The most famous of the rays, probably, are the torpedos, a family with a rounded, instead of the customary triangular outline, and a rather short tail, species of which occur on all tropical and temperate coasts, and are noted for their power to give electric shocks to any living thing touching them.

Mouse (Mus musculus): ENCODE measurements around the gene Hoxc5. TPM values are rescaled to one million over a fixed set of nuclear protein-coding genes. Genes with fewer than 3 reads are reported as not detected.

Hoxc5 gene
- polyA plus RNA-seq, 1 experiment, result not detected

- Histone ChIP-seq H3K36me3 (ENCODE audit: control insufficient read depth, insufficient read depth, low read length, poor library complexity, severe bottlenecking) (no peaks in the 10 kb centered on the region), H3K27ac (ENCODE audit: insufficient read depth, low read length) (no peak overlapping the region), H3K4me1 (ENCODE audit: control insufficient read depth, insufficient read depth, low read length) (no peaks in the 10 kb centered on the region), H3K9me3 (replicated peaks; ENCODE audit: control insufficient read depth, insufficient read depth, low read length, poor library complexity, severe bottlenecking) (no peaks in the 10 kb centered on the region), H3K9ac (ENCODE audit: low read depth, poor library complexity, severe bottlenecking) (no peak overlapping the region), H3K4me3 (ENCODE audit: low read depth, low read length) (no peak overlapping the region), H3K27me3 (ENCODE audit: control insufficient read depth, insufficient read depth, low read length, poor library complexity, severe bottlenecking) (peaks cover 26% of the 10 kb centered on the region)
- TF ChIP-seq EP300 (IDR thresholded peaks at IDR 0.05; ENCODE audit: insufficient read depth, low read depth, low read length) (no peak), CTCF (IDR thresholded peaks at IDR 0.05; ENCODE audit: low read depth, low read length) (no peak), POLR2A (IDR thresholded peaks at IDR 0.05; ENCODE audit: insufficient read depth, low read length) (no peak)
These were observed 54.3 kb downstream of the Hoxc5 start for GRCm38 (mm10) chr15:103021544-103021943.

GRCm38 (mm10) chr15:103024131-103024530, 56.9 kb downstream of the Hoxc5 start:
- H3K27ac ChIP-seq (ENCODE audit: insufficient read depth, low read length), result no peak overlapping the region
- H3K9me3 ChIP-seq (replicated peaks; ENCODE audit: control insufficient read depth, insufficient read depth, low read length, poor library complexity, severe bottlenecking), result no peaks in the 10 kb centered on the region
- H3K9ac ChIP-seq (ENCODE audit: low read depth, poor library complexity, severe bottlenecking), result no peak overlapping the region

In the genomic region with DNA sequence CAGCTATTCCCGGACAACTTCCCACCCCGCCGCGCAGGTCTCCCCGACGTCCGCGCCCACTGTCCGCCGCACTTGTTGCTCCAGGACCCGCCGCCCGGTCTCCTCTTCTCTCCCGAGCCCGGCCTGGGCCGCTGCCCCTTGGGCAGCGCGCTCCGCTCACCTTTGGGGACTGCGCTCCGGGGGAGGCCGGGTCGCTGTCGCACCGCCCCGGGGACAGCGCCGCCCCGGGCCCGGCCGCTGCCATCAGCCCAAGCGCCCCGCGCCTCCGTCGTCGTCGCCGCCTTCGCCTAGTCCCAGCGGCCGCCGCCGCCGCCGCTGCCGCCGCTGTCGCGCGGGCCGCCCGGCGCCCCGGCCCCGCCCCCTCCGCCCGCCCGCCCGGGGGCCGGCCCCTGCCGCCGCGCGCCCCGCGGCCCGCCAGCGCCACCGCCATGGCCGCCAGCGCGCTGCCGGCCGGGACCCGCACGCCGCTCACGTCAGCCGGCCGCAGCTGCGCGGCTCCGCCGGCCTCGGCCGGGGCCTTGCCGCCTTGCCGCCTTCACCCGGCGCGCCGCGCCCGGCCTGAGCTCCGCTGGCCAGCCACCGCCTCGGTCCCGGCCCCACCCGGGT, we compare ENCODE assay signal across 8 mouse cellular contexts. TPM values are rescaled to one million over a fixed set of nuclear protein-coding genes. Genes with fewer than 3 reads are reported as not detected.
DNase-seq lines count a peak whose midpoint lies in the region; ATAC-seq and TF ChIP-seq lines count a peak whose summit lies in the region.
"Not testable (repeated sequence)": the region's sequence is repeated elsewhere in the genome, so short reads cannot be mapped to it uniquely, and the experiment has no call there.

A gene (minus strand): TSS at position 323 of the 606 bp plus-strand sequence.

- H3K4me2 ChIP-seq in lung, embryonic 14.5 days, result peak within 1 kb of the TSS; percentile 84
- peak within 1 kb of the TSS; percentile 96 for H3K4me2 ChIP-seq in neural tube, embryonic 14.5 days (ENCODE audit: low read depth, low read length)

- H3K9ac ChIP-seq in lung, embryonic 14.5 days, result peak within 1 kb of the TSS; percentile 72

The electric organs are a pair of large masses lying between the head and the pectoral fins. These are derived mainly from four nerves, which originate from an electric lobe of the medulla oblongata. By means of the electric shocks which they are able to administer at will, the torpedo rays are able to ward off the attacks of enemies, and to kill or paralyze their prey. The action is that of a galvanic battery. The dorsal surface is positive, the ventral negative, and the discharge of a large torpedo is sufficient to temporarily disable a man; yet it is not so powerful as that from a big electric eel.